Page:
Lang: Good stuff guys. I want to change gears one last time and talk a little about The Brow. There’s no denying Anthony Davis is one of the 10 best players walking on this earth right now, but his injury woes have to be concerning for the New Orleans Pelicans’ fan base. He’s never played 70 games in a season and while his injuries haven’t been career-threatening types, you get the sense every time he falls, lands, jumps into the crowd or sets a screen that Pelicans fans are holding their breath – much like Chicago Bulls fans used to with Derrick Rose. Alex, do you think The Brow will ultimately overcome these nagging small ailments and put together a string of 75-78 games played campaigns? Or is his destiny going to remind us of Marcus Camby (health wise)? On you, bro.

Alex: I really hope his injuries are a thing of the past. Davis is one of the most exciting NBA players to watch and I’d hate for him to be limited in any way going forward. With that said, it is somewhat scary that he’s had so many injuries because it doesn’t get any easier for a big man to stay healthy as they get older.

I’d like to see him connect with P3 or one of these other training facilities that monitor a player’s body, use various tests to see where that individual is vulnerable to injury and then strengthen those areas. A lot of guys are doing this in the offseason and these places have had some success with that method, predicting some injuries and helping prevent others. I’d also love to see a second star in New Orleans, giving him some help and reducing his usage rate, but that’s obviously easier said than done.

 

We’d like to thanks Alex for stopping through to talk shop with us this week. Make sure you join us on Saturday where we’ll talk the latest and greatest around the league. If you’re not following us on Twitter please do so in order to keep the conversation going: @JabariDavisNBA and @LangGreene.  Later, Hoop Freaks.

Jabari Davis is a senior NBA Writer and Columnist for Basketball Insiders, covering the Pacific Division and NBA Social Media activity.

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Otto Porter Jr., Washington Wizards Aiming For Consistency

Spencer Davies has a one-on-one talk with Otto Porter about the Wizards’ up-and-down season and why they’ve been clicking over the last few weeks.

Spencer Davies

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When a team loses an All-Star point guard after dropping four out of five games while other teams continue to improve and climb up the standings, it’s usually a sign that things are headed south.

But the Washington Wizards have debunked that thanks to a commitment from literally every man on the roster to step up. Since John Wall went down with injury, they’ve won eight out of their last 10 games and are a half game back of the Cleveland Cavaliers for the number three seed in the Eastern Conference.

Why that is, is simple—there’s a balance.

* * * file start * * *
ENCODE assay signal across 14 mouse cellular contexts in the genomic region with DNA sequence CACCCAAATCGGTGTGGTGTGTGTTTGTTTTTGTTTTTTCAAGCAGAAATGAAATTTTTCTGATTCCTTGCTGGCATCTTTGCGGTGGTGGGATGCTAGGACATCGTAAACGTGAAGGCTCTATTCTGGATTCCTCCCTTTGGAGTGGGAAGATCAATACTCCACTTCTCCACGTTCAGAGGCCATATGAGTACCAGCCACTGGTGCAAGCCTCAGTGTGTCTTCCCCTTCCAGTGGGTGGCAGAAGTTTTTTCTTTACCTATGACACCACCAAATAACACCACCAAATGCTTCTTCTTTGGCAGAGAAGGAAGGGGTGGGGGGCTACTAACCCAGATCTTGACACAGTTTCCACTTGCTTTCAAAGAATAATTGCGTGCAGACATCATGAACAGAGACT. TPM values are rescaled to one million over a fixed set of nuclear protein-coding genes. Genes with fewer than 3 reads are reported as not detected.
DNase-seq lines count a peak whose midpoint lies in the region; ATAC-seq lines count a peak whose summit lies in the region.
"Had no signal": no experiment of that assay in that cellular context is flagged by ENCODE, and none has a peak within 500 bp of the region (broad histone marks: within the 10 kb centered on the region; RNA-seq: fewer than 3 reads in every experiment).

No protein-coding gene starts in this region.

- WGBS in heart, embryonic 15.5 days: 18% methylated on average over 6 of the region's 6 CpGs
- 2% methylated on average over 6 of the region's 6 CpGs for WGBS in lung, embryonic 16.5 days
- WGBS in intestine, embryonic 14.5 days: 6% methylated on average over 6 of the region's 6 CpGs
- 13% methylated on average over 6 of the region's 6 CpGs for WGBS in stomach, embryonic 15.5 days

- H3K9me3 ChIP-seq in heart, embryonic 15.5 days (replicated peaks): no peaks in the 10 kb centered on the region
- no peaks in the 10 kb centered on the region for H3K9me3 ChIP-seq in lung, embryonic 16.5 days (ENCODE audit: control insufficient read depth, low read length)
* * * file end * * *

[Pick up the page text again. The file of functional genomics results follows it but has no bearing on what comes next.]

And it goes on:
“Everybody eats” is the mantra that Wall’s backcourt partner Bradley Beal came up with when the tide started to turn and the D.C. family has been living by it for weeks now.

The setback has definitely forced them to alter their style of play, but it hasn’t been a bad thing so far, according to Wizards head coach Scott Brooks.

“It’s definitely a challenge missing one of the best guards, one of the best players in the league,” Brooks said before Thursday’s game in Cleveland. “We’ve had to change definitely the way we play a little bit. We couldn’t expect our point guards to play like John. His speed you just don’t come by often.

“We have to play a little different. I think guys have stepped up defensively. We’ve played well. We definitely had some favorable games go our way with the scheduling, but the challenge is ahead of us now. We’ve got a lot of tough games coming up, but we just have to still keep playing and focus on each game.”

Otto Porter has been somebody who’s really kicked it into gear at a higher level and looks like himself again after a tough start to the New Year. Since January 30th, he’s averaging 18.8 points, 7.2 rebounds, and over a steal per game. On nearly 14 attempts per game during the stretch, he’s shot above 52 percent from the field.

When asked how Washington can best fill the void of Wall while he’s on the sidelines, he said it’s not possible to. Rather than focusing on that specific facet, it’s a responsibility of the group collectively to keep trending in the right direction.

“You don’t,” Porter told Basketball Insiders. “I mean you just have to, next man up. You really can’t. X-Factor is everybody steppin’ up. With the guys that we have, it’s very simple. Just go out there and play for each other.

“Getting out in transition. Getting stops. Creating points. Threes. The ball going from side to side. That’s how we play. We goin’ through adversity, so we took the challenge.”